None of of my convertibles had power tops, and as I got older ans lazier I sometimes I found it all too hard to put the top down as it was all too much trouble to put the roof down and back up, (especially the Sierra), and as a result I didnt get my top off as much as I wanted. I swore then in the those times that if I ever got a convertible with a power top, I would go topless everywhere at the press of a button. Now my wife has had her Eos (a very popular choice it seems) for a few years and I am sad to say my time in the car has been most commonly roof up, until now. Convertible drivers I now declare, do as I now resolve to do- live life like the puppy who has found the front gate open and go topless anywhere and everywhere you can!

    April 28th, 2013 at 7:16 pm

  15. Garry says:

    As a now daily motorcycle commuter the time I spend in my 14 yo S2000 is restricted to weekends, but it still get driven weekly (every Saturday afternoon for 4 hours) and ALWAYS with the top down even if it is raining (you just need to drive faster, once you hit 90km/h the rain doesn’t land inside). Albeit you may get a few strange stares in such conditions from other drivers, but as far as I’m concerned I’m a lot snugger and dryer in my convertible than I would be on my bike in the same conditions.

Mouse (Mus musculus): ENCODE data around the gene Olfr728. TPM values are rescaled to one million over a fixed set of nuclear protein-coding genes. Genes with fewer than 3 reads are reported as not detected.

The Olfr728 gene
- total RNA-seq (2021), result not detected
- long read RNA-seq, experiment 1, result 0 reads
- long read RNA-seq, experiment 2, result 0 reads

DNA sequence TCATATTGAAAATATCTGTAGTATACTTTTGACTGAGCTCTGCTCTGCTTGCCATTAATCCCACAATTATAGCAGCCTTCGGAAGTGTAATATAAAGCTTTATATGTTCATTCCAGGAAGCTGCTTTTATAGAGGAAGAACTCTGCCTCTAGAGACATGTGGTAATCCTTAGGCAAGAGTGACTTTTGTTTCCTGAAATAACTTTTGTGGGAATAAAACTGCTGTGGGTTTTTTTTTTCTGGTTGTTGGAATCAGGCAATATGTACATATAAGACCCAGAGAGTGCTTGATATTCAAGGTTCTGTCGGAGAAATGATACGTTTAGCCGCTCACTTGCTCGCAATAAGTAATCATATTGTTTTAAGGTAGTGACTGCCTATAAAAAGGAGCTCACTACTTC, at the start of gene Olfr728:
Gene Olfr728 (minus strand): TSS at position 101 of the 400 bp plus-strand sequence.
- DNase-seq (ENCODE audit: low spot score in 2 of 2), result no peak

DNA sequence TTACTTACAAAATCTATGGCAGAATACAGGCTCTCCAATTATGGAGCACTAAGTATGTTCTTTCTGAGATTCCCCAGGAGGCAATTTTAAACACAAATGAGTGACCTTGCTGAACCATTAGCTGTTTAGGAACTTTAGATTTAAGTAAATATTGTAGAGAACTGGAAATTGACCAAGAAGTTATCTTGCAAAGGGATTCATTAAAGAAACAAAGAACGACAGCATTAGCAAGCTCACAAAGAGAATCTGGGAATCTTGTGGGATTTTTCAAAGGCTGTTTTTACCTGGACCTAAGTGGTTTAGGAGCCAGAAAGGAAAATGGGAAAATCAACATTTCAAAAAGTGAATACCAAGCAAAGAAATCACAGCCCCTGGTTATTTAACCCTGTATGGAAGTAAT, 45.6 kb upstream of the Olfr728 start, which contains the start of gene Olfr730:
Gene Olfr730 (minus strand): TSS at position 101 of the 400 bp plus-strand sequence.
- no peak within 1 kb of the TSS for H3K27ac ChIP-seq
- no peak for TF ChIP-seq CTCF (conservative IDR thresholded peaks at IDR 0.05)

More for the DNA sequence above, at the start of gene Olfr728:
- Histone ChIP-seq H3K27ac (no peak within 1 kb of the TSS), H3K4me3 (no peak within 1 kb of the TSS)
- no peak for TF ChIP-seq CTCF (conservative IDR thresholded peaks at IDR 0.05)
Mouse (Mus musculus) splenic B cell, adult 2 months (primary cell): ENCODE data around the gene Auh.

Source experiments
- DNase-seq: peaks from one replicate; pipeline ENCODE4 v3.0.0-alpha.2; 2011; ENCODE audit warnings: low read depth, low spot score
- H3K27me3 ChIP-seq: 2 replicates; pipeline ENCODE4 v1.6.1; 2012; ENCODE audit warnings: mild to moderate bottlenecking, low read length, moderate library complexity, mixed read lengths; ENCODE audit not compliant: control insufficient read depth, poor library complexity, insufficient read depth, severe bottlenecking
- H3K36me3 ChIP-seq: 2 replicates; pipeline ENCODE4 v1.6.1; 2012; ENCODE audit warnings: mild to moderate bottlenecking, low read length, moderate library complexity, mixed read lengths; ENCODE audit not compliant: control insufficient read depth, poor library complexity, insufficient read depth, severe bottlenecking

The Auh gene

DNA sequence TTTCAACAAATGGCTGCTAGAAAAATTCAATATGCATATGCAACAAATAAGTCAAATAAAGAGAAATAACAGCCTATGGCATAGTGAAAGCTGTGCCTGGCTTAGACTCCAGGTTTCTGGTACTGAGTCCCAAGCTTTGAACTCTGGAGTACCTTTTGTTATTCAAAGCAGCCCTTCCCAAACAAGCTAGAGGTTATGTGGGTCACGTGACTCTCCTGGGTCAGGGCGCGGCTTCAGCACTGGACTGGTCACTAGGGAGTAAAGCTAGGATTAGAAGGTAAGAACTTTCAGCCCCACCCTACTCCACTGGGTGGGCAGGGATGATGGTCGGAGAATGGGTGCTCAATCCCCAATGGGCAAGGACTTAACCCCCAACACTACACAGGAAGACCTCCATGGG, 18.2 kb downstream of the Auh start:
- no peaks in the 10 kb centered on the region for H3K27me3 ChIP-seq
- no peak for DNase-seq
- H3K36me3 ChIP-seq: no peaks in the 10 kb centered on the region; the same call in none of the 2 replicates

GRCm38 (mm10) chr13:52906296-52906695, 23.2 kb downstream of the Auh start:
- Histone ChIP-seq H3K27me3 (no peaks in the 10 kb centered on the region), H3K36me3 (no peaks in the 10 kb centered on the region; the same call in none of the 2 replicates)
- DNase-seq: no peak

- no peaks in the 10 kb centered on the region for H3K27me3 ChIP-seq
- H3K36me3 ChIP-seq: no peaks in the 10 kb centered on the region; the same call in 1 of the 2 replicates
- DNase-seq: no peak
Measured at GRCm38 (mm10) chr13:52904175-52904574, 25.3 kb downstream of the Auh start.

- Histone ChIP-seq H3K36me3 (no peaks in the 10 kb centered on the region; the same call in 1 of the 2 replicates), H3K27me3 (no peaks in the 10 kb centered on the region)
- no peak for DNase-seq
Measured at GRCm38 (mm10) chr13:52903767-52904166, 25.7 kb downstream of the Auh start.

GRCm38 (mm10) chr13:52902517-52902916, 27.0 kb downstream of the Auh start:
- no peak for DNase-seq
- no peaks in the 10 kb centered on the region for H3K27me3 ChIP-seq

… and David, I also owned a Sierra in the mid ’80s and it was definitely worth the trouble of unclipping its roof and frame to drive open topped, I even unbolted the roll bar, removed the doors and laid the windscreen flat on mine for the complete alfresco experience. 🙂

    April 29th, 2013 at 2:32 pm

  16. Arty says:

    Smart car Roadster 🙂 cool days are the better ones – roof down, heater on, heated seats on – Way to Go

    April 29th, 2013 at 3:09 pm